Inspired by the dew formation, we utilize breathing induced vapor condensation as a power-free and label-free readout for detection of liver cancer related genetic point mutation at codon 249 of P53. Rolling circle amplification (RCA) is an isothermal enzymatic polymerization technique, which can generate long single-strand DNA (ssDNA) with tens and hundreds of repeats23. The simplicity, sensitivity, robustness and low costs provide RCA a distinct position among isothermal techniques for DNA diagnostics24,25. The RCA products can reach several microns in length and tend to collapses into a sphere, which can form hydrophilic DNA networks26. As shown in Figure 1, DNA ligation and amplification by RCA were integrated with DNA microarrays to enable identification of a single base pair mismatch within a 27-mer single-stranded DNA target simply through breathing and naked eye visualization. Taq DNA ligase is a sequence-specific enzyme which can discriminate a single-base substitution. The ligation between the capture probe and the reporter will occur only if the oligonucleotides are perfectly paired to the complementary target DNA without gaps in-between, which will initiate RCA to generate DNA networks and finally makes the DNA microarray chip more hydrophilic. When light casts onto the chip, the hydrophilic regions covered with water films will generate more direct reflection, whereas other regions will generate more scattering, because the surface-to-volume ratio of water films are much greater than the tiny isolated droplets. As a result, the RCA-amplified products on DNA array chip become visible without fluorescent labelling. The current method takes advantage of the vapor condensation induced by breathing to transduce the RCA-amplified variances in DNA contents into visible contrast. The images could be recorded by a cell phone to be saved on its memory or sent to healthcare providers for remote diagnosis through a wireless network27.

Figure 1

Schematic illustration of vapor condensation via breathing for detection of genetic point mutation, which could be visualized by naked eye and imaged by the camera in a cell phone.


Breathing-induced vapor condensation on hydrophilic-hydrophobic patterned surface

To prove the feasibility of vapor condensation on a hydrophilic-hydrophobic patterned surface as a way of readout, several hydrophilic-hydrophobic patterned glass slides were achieved by plasma-induced modification of trichloro(octadecyl) silane treated glass28. As shown in Figure 2a, selective retention of green aqueous droplets on the hydrophilic regions was realized on the treated glass, by automatic loading and patterning of aqueous droplets, which proved successful modification of the hydrophilic-hydrophobic patterned glass slide. The molecular modified pattern of the glass at ambient condition could not be visualized by naked eye (Figure 2b). Interestingly, the desired pattern immediately appeared upon breathing onto the glass (Figure 2c).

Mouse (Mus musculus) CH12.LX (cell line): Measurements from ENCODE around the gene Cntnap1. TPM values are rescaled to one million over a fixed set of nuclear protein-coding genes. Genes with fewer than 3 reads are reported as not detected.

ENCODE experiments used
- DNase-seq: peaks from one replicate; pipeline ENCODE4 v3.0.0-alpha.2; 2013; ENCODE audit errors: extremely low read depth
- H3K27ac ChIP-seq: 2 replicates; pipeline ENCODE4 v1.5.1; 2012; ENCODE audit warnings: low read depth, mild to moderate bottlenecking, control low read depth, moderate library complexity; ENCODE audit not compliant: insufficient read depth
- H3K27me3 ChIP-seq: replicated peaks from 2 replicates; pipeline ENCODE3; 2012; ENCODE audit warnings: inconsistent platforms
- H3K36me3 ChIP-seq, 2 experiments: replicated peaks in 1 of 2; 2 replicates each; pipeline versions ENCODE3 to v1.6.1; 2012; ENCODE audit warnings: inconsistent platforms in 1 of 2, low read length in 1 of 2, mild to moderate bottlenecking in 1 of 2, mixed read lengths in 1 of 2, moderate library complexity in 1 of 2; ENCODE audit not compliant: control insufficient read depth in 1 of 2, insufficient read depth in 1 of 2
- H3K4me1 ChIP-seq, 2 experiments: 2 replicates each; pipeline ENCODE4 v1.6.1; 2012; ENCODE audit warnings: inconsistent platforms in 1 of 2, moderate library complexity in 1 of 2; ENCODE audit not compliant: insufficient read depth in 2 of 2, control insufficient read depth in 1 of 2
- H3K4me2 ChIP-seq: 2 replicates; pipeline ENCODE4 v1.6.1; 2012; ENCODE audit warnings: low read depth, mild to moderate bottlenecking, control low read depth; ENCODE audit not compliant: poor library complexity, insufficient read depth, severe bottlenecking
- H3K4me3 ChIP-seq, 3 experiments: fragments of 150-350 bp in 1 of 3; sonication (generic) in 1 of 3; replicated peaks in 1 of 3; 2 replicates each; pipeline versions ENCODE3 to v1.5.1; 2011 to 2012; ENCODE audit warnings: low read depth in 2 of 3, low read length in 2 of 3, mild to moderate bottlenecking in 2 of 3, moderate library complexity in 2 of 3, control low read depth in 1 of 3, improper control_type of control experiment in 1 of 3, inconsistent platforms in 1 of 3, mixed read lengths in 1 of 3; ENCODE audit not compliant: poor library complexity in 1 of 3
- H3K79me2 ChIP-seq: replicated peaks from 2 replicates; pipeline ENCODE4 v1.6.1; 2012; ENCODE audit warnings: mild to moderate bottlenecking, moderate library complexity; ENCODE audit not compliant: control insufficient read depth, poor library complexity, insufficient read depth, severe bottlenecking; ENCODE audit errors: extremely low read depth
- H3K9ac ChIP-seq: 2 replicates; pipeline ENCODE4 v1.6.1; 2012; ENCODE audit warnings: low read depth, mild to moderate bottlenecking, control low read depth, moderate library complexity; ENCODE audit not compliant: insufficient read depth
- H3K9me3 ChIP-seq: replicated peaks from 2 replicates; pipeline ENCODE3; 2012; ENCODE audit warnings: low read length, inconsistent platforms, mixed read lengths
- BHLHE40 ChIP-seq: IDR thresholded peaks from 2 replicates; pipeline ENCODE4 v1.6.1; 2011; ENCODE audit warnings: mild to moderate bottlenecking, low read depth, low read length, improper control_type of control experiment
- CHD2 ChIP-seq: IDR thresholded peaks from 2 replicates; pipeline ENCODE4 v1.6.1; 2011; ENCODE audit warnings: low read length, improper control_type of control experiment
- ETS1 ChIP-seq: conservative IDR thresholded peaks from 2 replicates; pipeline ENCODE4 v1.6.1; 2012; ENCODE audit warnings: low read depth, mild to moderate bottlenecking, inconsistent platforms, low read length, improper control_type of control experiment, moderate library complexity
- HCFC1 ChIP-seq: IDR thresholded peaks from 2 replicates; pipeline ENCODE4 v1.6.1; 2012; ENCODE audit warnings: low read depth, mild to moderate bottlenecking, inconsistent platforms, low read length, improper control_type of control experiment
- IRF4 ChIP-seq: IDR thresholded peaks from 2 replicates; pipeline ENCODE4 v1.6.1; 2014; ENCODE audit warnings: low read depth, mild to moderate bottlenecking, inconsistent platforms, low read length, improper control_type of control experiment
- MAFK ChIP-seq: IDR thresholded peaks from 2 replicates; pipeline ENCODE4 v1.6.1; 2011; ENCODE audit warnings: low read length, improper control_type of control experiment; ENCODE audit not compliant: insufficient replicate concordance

Figure 2

Photographs of the glass slides with hydrophilic-hydrophobic patterns.

(a) Patterned glass slide automatically loaded with droplets after immersion of the entire slide in green dye solution. The images of the patterned glass slides at room temperature (b) and formed with vapor condensation induced by breathing (c). (d) Optical paths on the hydrophilic and hydrophobic patterned glass slide with vapor condensation.

The breathing induced vapor condensation provides a robust, power-free and label-free detection method. The contrasting phenomenon of hydrophilic and hydrophobic glass illustrates the important role of substrate properties (surface energy) on regulating the behaviour of condensed water. According to Volmer's classical nucleation theory29, the free energy barrier (G) for vapor condensation on a flat surface depends strongly on the intrinsic wettability of the surface which is characterized by water contact angle (θ)30. G increases with θ, which means less free energy barrier requires to be overcome for nucleation of a droplet on the hydrophilic (0° < θ < 90°) region than on the hydrophobic (90° < θ < 180°) region. The rate of growth and coalescence of the droplets is also faster on hydrophilic region than hydrophobic region31, resulting in contrasting patterns. The moisture condensed on hydrophilic regions generates water films (diameter > 100 μm), whereas the moisture condensed on hydrophobic regions turn into many tiny isolated droplets (diameter = 1 ~ 6 μm) (Figure 3).